New Global Program to Help Customers Develop Cloud Solutions to Advance Health Equity
Over the next three years, AWS is committing $40M to harness the power of the cloud to advance health equity globally. Amazon Web Services (AWS) is offering AWS Promotional Credit and technical expertise to selected institutions and companies addressing health disparities that impact underserved or underrepresented communities around the world. The program will support applications that: 1) increase access to health services, 2) reduce disparities by addressing social determinants of health, and 3) leverage data to promote equitable and inclusive systems of care.
We have the opportunity to harness the power of health-related data in the cloud to address longstanding social and structural disparities that were amplified by the differential impact of COVID-19 on underserved populations. Cloud innovation can help achieve the United Nations Sustainable Development Goals for ensuring healthy lives and promoting wellbeing by supporting more equitable, sustainable recovery efforts.
Addressing health inequities requires a multi-faceted approach and a variety of solutions due to its complexities. Though technology is not a silver bullet, it can be a force multiplier for organizations building innovative cloud-based solutions to remove barriers and reduce disparities in health. Examples of cloud interventions for underserved populations can include conversational artificial intelligence (AI) to enhance community engagement, enable access to integrated health and social services, and target disparities in health outcomes. Underserved or underrepresented communities can include but are not limited to race, ethnicity, gender, disability, neurodiversity, or geography.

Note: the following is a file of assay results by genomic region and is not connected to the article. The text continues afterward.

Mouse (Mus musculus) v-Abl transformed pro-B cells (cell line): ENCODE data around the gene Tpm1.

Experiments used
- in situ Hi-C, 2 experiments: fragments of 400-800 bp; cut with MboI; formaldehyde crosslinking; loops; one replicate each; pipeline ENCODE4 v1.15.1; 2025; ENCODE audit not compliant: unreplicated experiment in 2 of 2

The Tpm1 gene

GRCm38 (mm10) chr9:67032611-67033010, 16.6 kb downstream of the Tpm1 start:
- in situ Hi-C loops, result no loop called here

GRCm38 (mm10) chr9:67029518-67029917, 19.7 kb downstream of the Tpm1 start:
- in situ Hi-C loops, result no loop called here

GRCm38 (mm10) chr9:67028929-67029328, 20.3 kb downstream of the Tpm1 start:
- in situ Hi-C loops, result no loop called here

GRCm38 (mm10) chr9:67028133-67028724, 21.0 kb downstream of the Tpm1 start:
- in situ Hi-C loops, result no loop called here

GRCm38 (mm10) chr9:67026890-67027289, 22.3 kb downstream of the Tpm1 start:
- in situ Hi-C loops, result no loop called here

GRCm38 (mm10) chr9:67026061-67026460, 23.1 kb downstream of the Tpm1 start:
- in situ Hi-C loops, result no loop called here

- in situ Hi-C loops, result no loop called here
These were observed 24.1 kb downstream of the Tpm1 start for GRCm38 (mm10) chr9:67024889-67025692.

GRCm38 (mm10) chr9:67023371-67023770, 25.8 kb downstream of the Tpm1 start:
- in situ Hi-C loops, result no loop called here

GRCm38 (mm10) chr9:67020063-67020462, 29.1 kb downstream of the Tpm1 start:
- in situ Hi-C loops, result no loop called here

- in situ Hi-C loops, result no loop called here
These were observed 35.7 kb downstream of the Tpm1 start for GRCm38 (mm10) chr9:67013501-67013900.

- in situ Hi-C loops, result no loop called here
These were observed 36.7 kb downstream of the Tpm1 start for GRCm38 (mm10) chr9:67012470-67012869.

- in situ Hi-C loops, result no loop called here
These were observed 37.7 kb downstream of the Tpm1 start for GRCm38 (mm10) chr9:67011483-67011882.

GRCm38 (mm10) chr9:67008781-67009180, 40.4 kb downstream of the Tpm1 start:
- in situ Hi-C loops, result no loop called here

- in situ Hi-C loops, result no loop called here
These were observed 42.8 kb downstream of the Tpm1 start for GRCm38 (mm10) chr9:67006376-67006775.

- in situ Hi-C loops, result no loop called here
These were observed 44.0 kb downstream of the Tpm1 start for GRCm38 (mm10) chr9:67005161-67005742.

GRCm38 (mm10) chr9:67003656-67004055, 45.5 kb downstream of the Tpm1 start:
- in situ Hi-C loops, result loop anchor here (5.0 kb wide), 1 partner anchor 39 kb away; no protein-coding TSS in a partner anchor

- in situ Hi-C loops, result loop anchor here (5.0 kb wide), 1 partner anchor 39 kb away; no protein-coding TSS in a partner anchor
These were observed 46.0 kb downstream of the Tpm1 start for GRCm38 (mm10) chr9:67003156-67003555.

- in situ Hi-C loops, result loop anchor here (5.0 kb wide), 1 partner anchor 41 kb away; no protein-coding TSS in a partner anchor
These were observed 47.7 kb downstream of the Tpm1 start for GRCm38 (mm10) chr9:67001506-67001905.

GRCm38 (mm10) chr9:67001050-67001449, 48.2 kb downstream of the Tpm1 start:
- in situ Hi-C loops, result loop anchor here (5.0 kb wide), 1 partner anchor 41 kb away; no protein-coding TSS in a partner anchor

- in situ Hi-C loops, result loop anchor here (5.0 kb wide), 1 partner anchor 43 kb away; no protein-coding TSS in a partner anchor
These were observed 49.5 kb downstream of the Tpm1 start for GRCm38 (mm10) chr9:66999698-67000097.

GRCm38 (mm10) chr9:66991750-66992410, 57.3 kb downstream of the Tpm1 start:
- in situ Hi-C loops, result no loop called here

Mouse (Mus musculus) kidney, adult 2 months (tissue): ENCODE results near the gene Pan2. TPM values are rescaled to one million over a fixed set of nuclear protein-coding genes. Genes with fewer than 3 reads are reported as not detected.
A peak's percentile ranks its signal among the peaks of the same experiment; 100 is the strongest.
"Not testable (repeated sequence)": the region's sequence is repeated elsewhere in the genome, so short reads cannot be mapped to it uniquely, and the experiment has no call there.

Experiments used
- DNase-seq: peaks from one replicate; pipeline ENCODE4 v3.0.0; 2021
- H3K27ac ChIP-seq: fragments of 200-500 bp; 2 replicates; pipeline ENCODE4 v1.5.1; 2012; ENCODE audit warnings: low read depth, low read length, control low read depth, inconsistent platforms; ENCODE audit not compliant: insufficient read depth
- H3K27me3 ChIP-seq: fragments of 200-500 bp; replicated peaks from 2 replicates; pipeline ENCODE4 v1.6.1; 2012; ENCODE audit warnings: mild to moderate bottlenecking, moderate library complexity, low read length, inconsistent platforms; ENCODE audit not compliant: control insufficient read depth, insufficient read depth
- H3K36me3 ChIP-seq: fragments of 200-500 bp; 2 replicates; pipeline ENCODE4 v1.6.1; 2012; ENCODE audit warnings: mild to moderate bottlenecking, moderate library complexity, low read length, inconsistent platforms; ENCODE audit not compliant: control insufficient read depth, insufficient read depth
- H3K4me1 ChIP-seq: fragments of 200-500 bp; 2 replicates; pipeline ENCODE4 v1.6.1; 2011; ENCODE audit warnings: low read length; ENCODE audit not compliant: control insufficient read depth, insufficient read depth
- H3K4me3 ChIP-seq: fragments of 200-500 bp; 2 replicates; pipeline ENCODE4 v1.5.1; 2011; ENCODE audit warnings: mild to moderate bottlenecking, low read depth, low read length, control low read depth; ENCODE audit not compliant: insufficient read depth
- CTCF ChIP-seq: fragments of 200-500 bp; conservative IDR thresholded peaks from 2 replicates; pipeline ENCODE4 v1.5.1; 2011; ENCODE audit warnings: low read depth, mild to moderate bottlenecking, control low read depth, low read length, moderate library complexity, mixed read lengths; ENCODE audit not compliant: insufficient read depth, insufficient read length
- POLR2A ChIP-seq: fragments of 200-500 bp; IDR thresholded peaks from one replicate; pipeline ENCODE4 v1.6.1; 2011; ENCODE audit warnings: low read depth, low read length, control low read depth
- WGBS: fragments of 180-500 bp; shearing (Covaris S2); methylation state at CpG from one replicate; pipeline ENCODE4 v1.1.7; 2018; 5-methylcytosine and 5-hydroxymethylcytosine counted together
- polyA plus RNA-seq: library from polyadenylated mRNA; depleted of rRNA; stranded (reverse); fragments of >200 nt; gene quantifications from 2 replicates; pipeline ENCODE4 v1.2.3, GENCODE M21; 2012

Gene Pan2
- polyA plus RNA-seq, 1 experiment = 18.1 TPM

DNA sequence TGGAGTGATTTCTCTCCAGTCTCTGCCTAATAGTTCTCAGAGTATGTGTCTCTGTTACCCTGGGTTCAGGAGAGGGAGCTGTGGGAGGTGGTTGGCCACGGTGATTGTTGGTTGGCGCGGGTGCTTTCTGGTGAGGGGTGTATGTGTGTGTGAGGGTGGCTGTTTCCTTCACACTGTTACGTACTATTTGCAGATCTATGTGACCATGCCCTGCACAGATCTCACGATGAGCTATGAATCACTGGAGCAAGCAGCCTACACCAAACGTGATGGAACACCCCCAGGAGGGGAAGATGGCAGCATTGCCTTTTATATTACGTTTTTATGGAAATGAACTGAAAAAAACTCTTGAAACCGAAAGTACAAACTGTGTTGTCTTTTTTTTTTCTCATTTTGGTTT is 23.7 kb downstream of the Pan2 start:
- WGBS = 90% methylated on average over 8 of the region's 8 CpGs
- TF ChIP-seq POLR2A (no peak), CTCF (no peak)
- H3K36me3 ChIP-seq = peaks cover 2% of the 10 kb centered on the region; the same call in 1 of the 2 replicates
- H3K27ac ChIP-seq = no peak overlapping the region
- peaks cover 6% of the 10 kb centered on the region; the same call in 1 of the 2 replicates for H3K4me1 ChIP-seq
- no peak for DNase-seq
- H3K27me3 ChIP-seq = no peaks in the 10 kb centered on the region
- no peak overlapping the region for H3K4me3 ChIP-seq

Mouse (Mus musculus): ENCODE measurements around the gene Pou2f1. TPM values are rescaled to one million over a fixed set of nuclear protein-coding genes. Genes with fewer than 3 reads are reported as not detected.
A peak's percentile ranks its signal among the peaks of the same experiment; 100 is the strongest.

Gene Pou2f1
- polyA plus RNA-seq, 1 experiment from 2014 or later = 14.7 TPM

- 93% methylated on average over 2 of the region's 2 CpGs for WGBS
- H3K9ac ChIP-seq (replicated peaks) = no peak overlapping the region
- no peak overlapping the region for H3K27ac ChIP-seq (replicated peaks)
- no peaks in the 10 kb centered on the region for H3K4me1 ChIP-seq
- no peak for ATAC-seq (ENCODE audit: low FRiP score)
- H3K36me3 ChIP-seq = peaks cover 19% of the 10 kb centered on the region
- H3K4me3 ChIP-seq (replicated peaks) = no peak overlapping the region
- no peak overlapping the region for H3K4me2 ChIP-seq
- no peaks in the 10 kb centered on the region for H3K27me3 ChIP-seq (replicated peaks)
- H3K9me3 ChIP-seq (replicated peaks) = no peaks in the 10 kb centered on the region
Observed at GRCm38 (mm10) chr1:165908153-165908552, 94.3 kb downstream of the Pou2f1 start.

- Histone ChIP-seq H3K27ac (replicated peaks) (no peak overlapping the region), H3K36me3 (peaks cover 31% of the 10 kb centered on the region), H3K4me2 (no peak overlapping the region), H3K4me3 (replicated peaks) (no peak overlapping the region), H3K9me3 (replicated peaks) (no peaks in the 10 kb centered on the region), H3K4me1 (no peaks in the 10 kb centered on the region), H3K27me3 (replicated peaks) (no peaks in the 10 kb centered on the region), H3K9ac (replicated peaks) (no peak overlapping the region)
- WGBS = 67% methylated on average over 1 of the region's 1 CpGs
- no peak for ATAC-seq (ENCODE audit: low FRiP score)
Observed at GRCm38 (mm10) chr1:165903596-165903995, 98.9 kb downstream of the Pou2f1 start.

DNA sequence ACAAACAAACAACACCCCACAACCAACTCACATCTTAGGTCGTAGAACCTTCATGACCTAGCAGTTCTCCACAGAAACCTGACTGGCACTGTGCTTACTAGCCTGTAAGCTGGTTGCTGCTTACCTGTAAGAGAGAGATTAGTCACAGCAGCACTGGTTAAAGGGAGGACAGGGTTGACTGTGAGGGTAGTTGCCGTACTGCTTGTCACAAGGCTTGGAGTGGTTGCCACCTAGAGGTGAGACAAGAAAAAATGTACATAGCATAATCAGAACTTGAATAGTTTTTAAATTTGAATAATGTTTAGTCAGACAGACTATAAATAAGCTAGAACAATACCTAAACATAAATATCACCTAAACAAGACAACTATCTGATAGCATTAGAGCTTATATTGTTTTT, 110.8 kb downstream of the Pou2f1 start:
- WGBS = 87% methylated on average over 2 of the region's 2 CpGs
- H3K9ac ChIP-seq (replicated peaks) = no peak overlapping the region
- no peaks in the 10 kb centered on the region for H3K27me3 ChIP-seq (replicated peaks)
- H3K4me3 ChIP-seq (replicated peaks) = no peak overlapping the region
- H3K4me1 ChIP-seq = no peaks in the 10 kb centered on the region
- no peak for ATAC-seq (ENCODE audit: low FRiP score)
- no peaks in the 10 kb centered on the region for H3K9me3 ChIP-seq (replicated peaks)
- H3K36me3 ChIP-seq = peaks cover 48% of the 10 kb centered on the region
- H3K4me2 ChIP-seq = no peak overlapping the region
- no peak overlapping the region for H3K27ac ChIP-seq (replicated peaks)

We invite applications by organizations who are leveraging the cloud to reduce inequities in care and enhance health outcomes in any of the following three areas:
Increase access to health services
Access to health services is essential to improving health outcomes. Digital health has the potential to be a valuable—if not critical—tool to increase access to health. Technology has the potential to let patients consult with health services practically anywhere in the world, help overcome distance barriers, and facilitate critical care in emergency situations.
Eligible projects can include synchronous (i.e., real-time telephone or audio-video interaction) or asynchronous (i.e., patient portals) digital health solutions, remote patient monitoring, Internet of Things (IoT), language translation apps in healthcare settings, or digital tools to increase the availability and impact of health workers.
Reduce disparities by addressing social determinants of health
Reducing health disparities also requires addressing its underlying root causes. Research shows that non-medical drivers of health, otherwise known as social determinants of health (SDoH), are key to reducing inequities and improving health. Where people are born, grow, work, live, and age influence SDoH, which can be more important than healthcare or lifestyle choices in influencing health.
Eligible projects can include leveraging technology to improve access to social services, nutrition, transportation, housing, or economic opportunities to improve health outcomes. We will also support research to deepen our understanding of and inform strategies to address SDoH.
Leverage data to promote equitable and inclusive systems of care
Another contributor to health disparities are gaps in health data. A global assessment showed that only 51 percent of countries include disaggregated data in their published national health statistics reports. This means the health status of diverse groups are not represented in national averages and, as a result, are invisible when decisions are made based on this data. This can lead to health systems focusing support on certain demographics and not others.
Eligible projects can include creating or consolidating datasets to increase representation in health systems; linking to social determinants of health data to create more robust and informative datasets; or cleaning existing datasets to improve accuracy about race, ethnicity, gender, disability, or other data points that will help to advance health equity for all.
More information here